Thursday, February 10, 2011

A Series of Some Significance: Help! London is now 11th!

The following post was presented earlier in two separate parts.

They are now combined for the sake of convenience - again, at no extra charge.

Deforest City Blues PT 1: We need 142 new babies - fast

(Not old babies. Brand spanking new babies).

“London has lost its bragging rights as Canada’s 10th largest city, overtaken by nearby economic powerhouse Waterloo Region.” (Front page, Feb. 7, London Free Press)

Number 10 in Canada: Waterloo Region population - 492,390

Now number 11: London area - 492, 249 (142 more people desperately needed.

The way some people talk, London may be about to fall off the edge of the Earth.

["Wortley Village, London: Darn... it ain't Saskatoon!": photo GH]

As reported in the Free Press: “This is a cause for concern,” said Counc. Joni Baechler, who has been vocal on the issue of economic development.

See, in a country the size of Canada the difference between being the 10th largest economic powerhouse and being the 11th appears huge, especially when standing right up close.

Free Press: “London has lost the cachet that comes with being in the top 10 - and it may affect economic development, she said.

“It is an important symbol. We are lagging behind.”

Even our Mayor is concerned.

Free Press: “We need to grow. We held the position of 10th for a long time, and I want this city to go up, not down.” (Front page).

By now, 142 new babies are starting to make perfect sense to readers. A lot is at stake.

Or is it?


Deforest City Blues PT 2: 142 new babies vs a few questions

“Oh, Momma, is this really the end?

To be stuck inside of Mobile with the Memphis blues again?” (Bob Dylan, 1842)

Yes, so many years ago, when Bob Dylan wailed about being stuck inside of Mobile, not a darn thing could be done about it. His goose was cooked. He was done like dinner.

And today, what can be done to relieve us of the Deforest City Blues now that the Waterloo region has bumped London from 10th place into 11th on Canada’s official population list?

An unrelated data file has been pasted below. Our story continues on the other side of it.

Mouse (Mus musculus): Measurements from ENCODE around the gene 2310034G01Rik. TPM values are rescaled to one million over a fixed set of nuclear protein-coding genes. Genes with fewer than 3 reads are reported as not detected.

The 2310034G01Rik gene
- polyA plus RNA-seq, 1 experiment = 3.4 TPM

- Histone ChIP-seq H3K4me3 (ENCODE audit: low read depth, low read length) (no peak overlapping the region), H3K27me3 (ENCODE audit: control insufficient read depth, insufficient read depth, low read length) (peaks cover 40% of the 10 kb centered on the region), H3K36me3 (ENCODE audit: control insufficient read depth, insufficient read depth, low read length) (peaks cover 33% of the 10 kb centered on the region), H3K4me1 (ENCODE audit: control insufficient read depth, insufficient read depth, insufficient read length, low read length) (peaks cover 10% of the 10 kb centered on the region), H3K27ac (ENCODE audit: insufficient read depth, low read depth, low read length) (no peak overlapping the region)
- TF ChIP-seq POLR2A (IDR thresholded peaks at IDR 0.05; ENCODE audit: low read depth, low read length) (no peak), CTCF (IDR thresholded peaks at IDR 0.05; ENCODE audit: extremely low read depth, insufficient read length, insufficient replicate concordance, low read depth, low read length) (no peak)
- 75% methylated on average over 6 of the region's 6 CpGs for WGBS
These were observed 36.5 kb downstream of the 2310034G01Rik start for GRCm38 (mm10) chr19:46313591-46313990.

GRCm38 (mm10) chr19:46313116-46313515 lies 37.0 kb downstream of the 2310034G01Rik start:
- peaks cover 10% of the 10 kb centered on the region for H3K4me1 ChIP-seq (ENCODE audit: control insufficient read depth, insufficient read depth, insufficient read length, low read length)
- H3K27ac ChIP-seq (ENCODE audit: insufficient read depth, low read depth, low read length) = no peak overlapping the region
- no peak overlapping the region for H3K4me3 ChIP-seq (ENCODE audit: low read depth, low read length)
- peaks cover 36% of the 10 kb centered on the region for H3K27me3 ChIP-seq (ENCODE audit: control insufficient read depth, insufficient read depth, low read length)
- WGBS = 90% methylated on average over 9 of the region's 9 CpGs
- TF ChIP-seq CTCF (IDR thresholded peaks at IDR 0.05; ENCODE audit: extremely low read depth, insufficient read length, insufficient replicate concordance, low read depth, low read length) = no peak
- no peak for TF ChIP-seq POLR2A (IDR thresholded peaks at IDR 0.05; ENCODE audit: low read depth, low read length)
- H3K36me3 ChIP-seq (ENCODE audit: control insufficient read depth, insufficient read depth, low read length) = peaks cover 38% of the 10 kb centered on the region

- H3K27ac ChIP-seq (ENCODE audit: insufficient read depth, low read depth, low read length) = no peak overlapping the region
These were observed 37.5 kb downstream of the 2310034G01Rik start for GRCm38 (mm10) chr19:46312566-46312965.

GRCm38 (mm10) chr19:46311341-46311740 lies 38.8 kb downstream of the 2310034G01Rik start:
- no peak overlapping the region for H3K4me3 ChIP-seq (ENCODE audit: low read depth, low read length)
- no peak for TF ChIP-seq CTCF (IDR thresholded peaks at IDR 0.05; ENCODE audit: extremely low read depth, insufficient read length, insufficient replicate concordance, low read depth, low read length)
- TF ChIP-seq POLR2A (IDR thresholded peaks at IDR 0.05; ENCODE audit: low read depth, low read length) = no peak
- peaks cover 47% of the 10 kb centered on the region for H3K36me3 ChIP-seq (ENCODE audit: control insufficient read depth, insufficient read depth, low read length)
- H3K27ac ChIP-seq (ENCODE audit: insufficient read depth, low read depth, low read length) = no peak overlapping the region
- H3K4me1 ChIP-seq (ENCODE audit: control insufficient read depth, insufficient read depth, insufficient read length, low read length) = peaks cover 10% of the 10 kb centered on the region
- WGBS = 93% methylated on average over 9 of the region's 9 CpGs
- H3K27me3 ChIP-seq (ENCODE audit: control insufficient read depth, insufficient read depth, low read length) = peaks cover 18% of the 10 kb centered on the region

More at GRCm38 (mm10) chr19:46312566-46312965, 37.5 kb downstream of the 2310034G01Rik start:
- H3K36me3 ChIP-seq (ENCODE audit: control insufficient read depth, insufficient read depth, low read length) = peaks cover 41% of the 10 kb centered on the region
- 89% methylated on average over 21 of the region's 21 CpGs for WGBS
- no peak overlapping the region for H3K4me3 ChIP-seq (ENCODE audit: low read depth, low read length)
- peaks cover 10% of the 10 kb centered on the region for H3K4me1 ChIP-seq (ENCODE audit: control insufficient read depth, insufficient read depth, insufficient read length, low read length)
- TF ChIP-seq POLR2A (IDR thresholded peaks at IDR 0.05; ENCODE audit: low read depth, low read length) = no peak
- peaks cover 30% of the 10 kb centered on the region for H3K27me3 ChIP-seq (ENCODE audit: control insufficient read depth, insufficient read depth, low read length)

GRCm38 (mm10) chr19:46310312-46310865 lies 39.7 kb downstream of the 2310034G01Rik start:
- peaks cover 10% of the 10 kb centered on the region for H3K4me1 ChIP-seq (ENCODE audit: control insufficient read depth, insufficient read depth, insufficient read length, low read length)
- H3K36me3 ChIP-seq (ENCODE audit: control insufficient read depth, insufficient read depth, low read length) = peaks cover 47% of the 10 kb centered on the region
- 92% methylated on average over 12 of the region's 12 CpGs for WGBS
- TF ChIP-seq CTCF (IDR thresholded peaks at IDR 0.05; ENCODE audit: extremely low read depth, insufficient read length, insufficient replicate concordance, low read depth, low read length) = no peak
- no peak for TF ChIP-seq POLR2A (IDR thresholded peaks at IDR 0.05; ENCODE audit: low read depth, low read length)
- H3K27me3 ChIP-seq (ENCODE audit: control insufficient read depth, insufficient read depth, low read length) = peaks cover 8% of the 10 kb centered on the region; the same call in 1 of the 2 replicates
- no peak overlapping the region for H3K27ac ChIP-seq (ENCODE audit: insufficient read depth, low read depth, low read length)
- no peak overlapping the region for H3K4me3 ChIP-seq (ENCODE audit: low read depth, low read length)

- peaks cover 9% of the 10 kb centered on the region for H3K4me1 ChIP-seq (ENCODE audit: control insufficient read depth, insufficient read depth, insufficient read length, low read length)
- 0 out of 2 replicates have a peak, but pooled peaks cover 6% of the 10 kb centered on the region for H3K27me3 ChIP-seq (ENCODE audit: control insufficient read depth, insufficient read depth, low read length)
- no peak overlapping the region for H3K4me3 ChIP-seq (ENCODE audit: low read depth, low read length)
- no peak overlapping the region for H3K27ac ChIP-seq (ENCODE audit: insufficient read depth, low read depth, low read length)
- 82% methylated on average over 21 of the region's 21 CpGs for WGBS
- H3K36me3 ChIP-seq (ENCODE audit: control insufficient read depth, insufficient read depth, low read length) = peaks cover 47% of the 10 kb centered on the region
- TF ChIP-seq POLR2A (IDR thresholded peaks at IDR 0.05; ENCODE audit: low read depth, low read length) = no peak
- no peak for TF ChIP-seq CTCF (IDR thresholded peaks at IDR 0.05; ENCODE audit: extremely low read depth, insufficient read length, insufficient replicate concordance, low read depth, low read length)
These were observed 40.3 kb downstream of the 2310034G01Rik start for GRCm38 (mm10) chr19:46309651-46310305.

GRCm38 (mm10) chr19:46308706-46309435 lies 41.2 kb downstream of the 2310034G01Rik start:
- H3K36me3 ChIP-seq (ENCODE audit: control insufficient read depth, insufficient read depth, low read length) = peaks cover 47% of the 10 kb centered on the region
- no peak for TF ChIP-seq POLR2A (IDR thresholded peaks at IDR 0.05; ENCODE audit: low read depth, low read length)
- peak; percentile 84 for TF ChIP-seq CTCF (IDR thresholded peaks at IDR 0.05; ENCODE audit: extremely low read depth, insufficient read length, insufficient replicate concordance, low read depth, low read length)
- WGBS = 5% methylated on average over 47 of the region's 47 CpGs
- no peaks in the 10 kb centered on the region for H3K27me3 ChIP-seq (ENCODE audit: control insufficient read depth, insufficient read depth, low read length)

["London is quaint, but it needs to bustle bustle, eh."]

Here’s what our Mayor thinks according to the Feb. 7 issue of The London Free Press:

“Job creation is needed to attract and retain residents” said Mayor Joe Fontana. “The two are related. The more opportunities are here, the more people we will have.”

Though he doesn’t mention this - so I will - some of those people London may one day attract and retain will surely have babies. (Only 142 brand new ones are required!) So, once the new jobs and babies are born our lost status will return.

Hints are given in the same news article about what is required to attract and retain jobs and people and babies.


Research and development.

Technology industries.

No other suggestions were revealed, but I did read that “this issue will be one for (the Mayor’s) economic development advisory council.”

Take about your stress and pressure, eh.

I also learned that, according to Statistics Canada, “the fastest growing cities are out west: Saskatoon, Vancouver and Regina.”

I got to thinking...

Though Vancouver is the third largest city in Canada (population - 2.4 million) and we have no hope of surpassing it in population, Saskatoon and Regina are both land-locked with strong links to the land and farms and beef and chickens - a lot like London!

They’re smaller than London, admittedly (closing in on us quickly?), but I bet we could learn something from those two cities.

E.g., why are they growing quickly, while we’re lagging behind, feeling down in the dumps and singing “Oh, Momma, is this really the end?”

Somebody should try to discover the secret to their rapid growth before we feel like we’re stuck inside of Mobile with the Memphis blues again.

Do you think we can bounce back?

Should we just grow comfortable with number 11?

Should we pursue a sustainable economy and let the chips fall?

Should we drive the economy as hard as possible so that our lifestyle remains stable or improves?


I’m on it. I’m calling Saskatoon!

Please click here to read more Deforest City Blues.


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